There are no useful rules of thumb for this as the number of patterns required strongly depends on the nature of the problem, in particular the more complex the form of underlying relationship between the variables, the more data you will need to estimate it, the more noise corrupting the data, the more data you are likely to need to average out the effects of the noise. There is also a fairly strong dependence on the nature of the machine learning algorithm as well, if the technique is well suited to the problem you will need less data, if it is not well suited, you will need more data.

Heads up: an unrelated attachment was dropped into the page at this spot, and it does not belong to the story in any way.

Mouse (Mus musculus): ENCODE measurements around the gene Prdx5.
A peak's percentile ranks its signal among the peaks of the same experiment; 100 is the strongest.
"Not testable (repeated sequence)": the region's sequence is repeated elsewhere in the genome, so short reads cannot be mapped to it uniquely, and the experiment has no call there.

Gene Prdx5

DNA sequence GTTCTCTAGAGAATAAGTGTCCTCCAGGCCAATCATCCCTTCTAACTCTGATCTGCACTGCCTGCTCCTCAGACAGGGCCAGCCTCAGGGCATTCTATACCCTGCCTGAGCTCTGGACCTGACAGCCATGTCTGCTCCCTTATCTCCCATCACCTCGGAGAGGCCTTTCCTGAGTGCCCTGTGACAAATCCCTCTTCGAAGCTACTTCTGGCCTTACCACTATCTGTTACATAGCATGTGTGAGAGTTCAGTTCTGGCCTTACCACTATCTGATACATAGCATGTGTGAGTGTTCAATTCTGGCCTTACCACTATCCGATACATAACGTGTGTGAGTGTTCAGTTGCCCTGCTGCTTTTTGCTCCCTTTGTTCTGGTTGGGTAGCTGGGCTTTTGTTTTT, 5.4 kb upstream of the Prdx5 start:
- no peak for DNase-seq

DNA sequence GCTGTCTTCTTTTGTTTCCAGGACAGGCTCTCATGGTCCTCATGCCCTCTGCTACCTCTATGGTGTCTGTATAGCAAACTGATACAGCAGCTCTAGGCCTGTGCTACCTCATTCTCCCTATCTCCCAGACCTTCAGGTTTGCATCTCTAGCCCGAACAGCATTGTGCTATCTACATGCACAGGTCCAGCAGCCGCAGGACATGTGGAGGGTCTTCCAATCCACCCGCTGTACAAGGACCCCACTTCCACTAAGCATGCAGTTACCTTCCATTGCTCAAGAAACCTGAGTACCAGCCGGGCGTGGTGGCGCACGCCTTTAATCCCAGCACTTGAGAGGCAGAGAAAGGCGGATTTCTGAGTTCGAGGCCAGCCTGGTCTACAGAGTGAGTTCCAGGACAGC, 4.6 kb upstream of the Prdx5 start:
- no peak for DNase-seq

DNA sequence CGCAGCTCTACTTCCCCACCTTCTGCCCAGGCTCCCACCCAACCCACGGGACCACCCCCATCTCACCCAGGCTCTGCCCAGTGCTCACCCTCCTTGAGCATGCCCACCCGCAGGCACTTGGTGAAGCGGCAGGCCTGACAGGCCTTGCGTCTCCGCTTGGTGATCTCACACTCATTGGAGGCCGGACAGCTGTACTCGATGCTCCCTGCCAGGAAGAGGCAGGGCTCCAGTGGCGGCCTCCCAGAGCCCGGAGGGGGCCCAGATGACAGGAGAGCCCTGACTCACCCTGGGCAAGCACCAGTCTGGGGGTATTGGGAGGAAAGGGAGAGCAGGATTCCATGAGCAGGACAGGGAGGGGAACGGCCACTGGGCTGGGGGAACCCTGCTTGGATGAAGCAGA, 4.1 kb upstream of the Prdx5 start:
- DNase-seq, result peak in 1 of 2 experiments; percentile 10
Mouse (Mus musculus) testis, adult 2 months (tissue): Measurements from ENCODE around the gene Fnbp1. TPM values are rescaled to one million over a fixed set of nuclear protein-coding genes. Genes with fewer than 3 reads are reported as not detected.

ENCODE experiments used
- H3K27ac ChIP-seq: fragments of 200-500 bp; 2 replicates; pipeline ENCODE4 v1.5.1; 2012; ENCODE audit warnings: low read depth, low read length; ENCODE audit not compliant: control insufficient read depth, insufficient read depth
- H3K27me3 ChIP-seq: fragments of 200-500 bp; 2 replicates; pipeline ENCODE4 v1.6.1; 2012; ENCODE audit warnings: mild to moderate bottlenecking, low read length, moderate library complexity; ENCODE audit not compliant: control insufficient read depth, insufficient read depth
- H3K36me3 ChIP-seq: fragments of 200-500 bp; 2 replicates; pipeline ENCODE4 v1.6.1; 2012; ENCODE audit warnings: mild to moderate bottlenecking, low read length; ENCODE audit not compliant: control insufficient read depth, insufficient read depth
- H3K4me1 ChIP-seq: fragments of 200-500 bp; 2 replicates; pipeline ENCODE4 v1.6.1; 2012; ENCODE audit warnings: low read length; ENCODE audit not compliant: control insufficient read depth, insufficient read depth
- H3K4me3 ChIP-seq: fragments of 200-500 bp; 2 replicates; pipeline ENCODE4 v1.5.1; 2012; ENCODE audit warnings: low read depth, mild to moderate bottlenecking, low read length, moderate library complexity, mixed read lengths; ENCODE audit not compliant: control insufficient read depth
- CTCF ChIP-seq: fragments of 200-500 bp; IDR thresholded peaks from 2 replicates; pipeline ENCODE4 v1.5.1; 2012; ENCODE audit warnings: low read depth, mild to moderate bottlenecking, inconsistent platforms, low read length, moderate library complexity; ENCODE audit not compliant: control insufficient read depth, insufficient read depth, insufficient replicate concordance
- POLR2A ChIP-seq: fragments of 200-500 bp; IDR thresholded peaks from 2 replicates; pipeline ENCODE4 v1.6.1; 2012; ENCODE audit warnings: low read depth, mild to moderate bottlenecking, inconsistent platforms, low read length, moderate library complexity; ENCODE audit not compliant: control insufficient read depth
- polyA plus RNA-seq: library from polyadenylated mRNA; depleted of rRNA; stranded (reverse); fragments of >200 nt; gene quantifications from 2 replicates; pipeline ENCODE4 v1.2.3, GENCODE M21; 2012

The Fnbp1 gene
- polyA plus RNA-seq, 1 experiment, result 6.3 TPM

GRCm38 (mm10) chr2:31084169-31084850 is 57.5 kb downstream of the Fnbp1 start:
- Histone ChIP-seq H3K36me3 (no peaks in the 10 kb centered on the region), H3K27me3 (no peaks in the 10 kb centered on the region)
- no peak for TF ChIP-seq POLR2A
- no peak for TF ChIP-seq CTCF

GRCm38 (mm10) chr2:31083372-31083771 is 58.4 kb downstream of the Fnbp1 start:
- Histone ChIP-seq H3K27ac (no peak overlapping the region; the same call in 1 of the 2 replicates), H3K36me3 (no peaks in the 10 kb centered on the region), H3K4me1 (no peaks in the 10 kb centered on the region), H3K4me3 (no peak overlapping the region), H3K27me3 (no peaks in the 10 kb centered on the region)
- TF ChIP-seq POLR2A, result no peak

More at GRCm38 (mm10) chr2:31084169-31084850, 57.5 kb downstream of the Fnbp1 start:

At the end of the day, there is no minimum amount of data that you need to perform inference, the more data you have the more confident you can be of your inference, but it is generally a smooth relationship.
I would advise generating a learning curve - a plot of the test set error as a function of the number of training patterns. This will give you a good indication of the amount of data you will need to train your model, and whether you have already reached the point of diminishing returns.